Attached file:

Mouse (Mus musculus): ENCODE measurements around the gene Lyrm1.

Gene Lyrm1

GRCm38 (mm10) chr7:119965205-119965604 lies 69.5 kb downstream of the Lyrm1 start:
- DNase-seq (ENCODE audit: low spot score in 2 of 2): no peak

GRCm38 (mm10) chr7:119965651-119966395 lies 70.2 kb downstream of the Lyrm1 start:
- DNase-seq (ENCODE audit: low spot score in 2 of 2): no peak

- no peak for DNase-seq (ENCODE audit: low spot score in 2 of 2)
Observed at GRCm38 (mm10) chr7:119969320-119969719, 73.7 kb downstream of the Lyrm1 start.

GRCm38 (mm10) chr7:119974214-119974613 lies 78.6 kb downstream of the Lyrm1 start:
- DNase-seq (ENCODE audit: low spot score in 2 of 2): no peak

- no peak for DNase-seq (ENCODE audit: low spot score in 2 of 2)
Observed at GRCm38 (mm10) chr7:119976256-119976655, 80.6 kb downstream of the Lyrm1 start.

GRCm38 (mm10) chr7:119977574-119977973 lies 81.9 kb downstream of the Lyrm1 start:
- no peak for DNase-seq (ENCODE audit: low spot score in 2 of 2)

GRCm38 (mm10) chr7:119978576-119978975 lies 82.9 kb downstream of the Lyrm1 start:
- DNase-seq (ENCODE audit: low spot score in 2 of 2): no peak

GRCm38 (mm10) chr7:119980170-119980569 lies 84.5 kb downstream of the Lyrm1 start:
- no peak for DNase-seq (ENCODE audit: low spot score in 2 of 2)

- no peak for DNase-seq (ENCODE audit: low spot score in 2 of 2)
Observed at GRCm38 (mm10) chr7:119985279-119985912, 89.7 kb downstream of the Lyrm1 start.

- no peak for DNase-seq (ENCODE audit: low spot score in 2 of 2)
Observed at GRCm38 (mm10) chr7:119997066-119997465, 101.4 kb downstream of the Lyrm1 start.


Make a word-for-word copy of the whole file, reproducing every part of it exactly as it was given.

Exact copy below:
Mouse (Mus musculus): ENCODE measurements around the gene Lyrm1.

Gene Lyrm1

GRCm38 (mm10) chr7:119965205-119965604 lies 69.5 kb downstream of the Lyrm1 start:
- DNase-seq (ENCODE audit: low spot score in 2 of 2): no peak

GRCm38 (mm10) chr7:119965651-119966395 lies 70.2 kb downstream of the Lyrm1 start:
- DNase-seq (ENCODE audit: low spot score in 2 of 2): no peak

- no peak for DNase-seq (ENCODE audit: low spot score in 2 of 2)
Observed at GRCm38 (mm10) chr7:119969320-119969719, 73.7 kb downstream of the Lyrm1 start.

GRCm38 (mm10) chr7:119974214-119974613 lies 78.6 kb downstream of the Lyrm1 start:
- DNase-seq (ENCODE audit: low spot score in 2 of 2): no peak

- no peak for DNase-seq (ENCODE audit: low spot score in 2 of 2)
Observed at GRCm38 (mm10) chr7:119976256-119976655, 80.6 kb downstream of the Lyrm1 start.

GRCm38 (mm10) chr7:119977574-119977973 lies 81.9 kb downstream of the Lyrm1 start:
- no peak for DNase-seq (ENCODE audit: low spot score in 2 of 2)

GRCm38 (mm10) chr7:119978576-119978975 lies 82.9 kb downstream of the Lyrm1 start:
- DNase-seq (ENCODE audit: low spot score in 2 of 2): no peak

GRCm38 (mm10) chr7:119980170-119980569 lies 84.5 kb downstream of the Lyrm1 start:
- no peak for DNase-seq (ENCODE audit: low spot score in 2 of 2)

- no peak for DNase-seq (ENCODE audit: low spot score in 2 of 2)
Observed at GRCm38 (mm10) chr7:119985279-119985912, 89.7 kb downstream of the Lyrm1 start.

- no peak for DNase-seq (ENCODE audit: low spot score in 2 of 2)
Observed at GRCm38 (mm10) chr7:119997066-119997465, 101.4 kb downstream of the Lyrm1 start.